Crafts & Art Projects

Making Pysanky(ish) Eggs With Kids

Making Pysanky Eggs With Children

Like most children, mine love the yearly tradition of dying Easter eggs.  Since being inspired a couple years ago by the beautiful Pysanky eggs made by Babushka in the book Rechenka’s Eggs we wanted to step up our decorating methods.  Luckily I found methods that are child-friendly and don’t require special equipment.

We’ve used two different techniques: one is a bit easier and suited to younger children, and the other is more precise, takes longer, and is better suited to older children (or moms!) who enjoy the more detail-oriented process.

I’ll explain the steps for the more difficult process…stay tuned to the end for how to simplify for younger children.

A Child-Friendly Pysanky Egg Using Melted Wax

This technique uses melted wax as a dye resist, much like traditional Pysanky.

1.  Melt wax to use as a resist for the dye.  I used a tea light wax melter to melt another tea light with the wick and metal case removed.

Tools for Applying Melted Wax to Egg

2.  After the wax melts use a tool to apply wax to the egg.  We made our own tools by sticking a sewing pin into a pencil eraser.  Applying the wax this way is a slow process requiring frequent dipping of the tool into the wax.  Starting with a plain egg, wherever you add wax will remain white.

3.  Dye the egg, taking care to start with lighter colors.  In this case my daughter started with yellow.

Layers of Wax and Dye

4.  Add more wax before dying again.  This time the wax will protect the lighter dye from being covered over with darker colors.  You can repeat the process of applying wax then dying a few times, moving from lighter to darker colors.

5. When finished remove the wax.  It’s a tricky process involving an open flame, so I did this part for my children.  I warmed the egg over the flame, being careful not to burn myself or make a burnt spot on the egg, then wiped with a paper towel.

Removing the Wax

At the end you have a beautiful egg with layers of color and pattern, reminiscent of the beautiful Pysanky eggs!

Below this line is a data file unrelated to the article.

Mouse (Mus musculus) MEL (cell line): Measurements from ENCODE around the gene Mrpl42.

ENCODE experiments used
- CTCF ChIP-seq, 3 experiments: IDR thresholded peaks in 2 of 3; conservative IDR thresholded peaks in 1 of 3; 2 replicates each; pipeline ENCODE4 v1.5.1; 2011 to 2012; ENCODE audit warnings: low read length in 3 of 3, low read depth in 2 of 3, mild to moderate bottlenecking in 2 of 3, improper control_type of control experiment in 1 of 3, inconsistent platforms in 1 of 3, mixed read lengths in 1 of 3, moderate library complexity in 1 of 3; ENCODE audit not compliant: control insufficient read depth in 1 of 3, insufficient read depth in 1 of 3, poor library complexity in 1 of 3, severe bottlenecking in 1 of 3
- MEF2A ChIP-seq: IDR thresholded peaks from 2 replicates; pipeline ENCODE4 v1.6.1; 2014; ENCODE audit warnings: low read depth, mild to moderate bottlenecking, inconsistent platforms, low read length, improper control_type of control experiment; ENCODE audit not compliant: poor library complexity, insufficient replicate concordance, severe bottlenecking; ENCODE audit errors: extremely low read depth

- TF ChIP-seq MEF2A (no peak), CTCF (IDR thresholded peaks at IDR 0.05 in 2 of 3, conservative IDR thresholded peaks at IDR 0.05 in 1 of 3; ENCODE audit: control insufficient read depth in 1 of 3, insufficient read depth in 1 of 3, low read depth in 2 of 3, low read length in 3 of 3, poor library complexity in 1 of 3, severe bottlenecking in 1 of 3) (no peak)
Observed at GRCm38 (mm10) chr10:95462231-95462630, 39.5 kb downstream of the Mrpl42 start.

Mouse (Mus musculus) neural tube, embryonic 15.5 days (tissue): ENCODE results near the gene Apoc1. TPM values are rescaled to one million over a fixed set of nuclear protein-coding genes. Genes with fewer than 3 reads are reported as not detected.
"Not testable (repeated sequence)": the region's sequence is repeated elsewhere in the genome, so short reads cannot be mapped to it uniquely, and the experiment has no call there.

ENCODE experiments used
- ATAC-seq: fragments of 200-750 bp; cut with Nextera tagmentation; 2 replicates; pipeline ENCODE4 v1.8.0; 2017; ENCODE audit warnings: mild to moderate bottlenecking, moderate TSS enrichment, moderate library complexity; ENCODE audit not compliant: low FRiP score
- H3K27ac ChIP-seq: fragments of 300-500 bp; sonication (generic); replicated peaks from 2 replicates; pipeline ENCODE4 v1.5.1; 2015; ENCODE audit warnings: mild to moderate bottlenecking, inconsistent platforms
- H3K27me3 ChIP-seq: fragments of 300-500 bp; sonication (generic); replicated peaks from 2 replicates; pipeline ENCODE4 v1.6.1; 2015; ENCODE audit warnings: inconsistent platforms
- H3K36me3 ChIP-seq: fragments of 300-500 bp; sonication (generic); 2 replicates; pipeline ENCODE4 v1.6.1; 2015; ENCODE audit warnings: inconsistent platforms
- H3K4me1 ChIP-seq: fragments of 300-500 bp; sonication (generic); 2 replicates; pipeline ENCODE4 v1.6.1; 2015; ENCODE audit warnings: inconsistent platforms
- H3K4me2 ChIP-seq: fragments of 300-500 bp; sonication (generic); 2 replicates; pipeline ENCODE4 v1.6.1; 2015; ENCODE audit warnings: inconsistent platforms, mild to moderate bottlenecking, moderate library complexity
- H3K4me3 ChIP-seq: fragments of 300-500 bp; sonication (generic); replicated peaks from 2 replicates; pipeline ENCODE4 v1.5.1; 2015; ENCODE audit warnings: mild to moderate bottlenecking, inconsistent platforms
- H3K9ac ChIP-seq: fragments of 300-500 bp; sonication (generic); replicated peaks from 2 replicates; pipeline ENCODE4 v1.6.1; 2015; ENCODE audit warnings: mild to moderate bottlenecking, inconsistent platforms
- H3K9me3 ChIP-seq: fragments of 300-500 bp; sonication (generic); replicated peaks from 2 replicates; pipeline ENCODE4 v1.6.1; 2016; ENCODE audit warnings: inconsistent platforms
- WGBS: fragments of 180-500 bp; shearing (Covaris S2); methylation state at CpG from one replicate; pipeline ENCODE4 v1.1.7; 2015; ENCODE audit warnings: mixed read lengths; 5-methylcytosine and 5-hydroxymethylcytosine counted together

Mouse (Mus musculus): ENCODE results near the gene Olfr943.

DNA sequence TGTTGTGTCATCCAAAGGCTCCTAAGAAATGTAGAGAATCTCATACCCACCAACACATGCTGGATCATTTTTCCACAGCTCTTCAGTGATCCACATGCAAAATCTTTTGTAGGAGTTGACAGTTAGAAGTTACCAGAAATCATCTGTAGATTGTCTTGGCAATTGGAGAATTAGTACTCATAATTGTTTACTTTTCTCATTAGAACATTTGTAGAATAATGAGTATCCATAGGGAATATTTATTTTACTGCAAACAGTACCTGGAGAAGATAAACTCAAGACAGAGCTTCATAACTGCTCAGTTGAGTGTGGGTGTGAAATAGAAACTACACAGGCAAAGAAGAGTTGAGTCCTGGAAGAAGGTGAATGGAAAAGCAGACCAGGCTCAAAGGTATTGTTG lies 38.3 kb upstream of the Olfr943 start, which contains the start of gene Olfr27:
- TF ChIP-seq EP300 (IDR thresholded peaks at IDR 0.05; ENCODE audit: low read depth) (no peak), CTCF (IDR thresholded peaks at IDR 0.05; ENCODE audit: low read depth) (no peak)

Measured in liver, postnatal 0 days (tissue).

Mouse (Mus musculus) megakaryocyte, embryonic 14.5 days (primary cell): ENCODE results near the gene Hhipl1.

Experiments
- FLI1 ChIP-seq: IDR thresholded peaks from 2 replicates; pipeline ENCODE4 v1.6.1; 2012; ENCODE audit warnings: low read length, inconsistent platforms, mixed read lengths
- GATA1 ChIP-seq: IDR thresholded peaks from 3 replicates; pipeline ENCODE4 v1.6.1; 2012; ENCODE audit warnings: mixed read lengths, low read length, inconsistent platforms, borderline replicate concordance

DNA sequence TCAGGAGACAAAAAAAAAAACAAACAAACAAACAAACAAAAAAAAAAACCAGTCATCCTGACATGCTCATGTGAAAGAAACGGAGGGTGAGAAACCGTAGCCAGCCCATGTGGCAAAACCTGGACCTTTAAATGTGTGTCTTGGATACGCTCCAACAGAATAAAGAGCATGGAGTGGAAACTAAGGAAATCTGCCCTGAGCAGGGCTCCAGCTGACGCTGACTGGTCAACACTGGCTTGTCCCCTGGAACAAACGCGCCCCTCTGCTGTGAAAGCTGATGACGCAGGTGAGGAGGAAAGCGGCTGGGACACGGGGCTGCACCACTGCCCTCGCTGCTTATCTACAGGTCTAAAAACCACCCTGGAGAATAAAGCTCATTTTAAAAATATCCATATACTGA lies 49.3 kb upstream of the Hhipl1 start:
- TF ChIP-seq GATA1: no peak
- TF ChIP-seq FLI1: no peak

Pysanky-style egg

Simplified Version using a Wax Crayon

This technique is perfect for younger children because it is not much more complicated than dipping in one color and does not involve hot wax.  Simply use a white wax crayon (they come with many egg dye kits) to draw patterns on the egg.  The wax crayon will protect areas from accepting dye just like the melted wax.

Be sure your child presses down carefully with the crayon to apply a thick layer of wax.  Obviously you can’t get the fine details with the crayon, but it still allows for creativity and layers of color.

Removing the wax is easier: just wipe down the egg with a paper towel.

was crayon Easter eggs

In addition to being very proud of our finished eggs, I appreciate how these techniques encourage my children to slow down and focus on the process.  Each year we look forward to a relaxing afternoon during the Easter season making just a few eggs, instead of dying a dozen without particular attention to an individual egg.

How I Teach Homeschool Fine Arts

Homeschool Fine Arts

This is the final installment in the “How I Teach” series, where I’ve been sharing how I approach each subject area.  It’s time for the finishing touches: fine arts.

What do I try to cover in fine arts?

This is where I bring in the beauty, all that is lovely in classical music and art, theater and dance.  I’m interested in two things: appreciation of beauty through experience and education, and also opportunities to produce beauty.

Why are fine arts necessary?

Why bother with fine arts?  Aren’t they just frosting?  Well, one of my favorite homeschool authors says it better than I can:

Great paintings, like great music, are part of our common culture.  They are part of the core that educated people enjoy and share and through which we all gain deeper understanding of human possibilities in this world…What we want is for the children to use their minds in a kind of thinking that they don’t experience while practicing subtraction or learning the past tense of verbs…Study more than the tyrants and wars of the past.  Enjoy the best of civilization.  Enjoy music and art.”  Ruth Beechick in You Can Teach Your Child Successfully

How Do I Teach Homeschool Fine Arts?

I was initially nervous trying to cover fine arts because of my limited knowledge, but I’ve found great joy in learning alongside my children using simple techniques and a myriad of available resources.

*This post contains affiliate links to products I use and enjoy in our home.

  • Both my children take private music lessons that include music theory.  This one requires the highest financial sacrifice and time commitment, but also has the largest life-long benefit.  My children both have developed a love for their instrument and enjoy playing for others, both informally in our home and at recitals and church.
  • My eleven-year-old daughter recently joined the adult choir at our church, which is not only providing a lot of music educations, but a lasting relationship with the choir director, the delightful members of the choir, and the lovely songs they sing.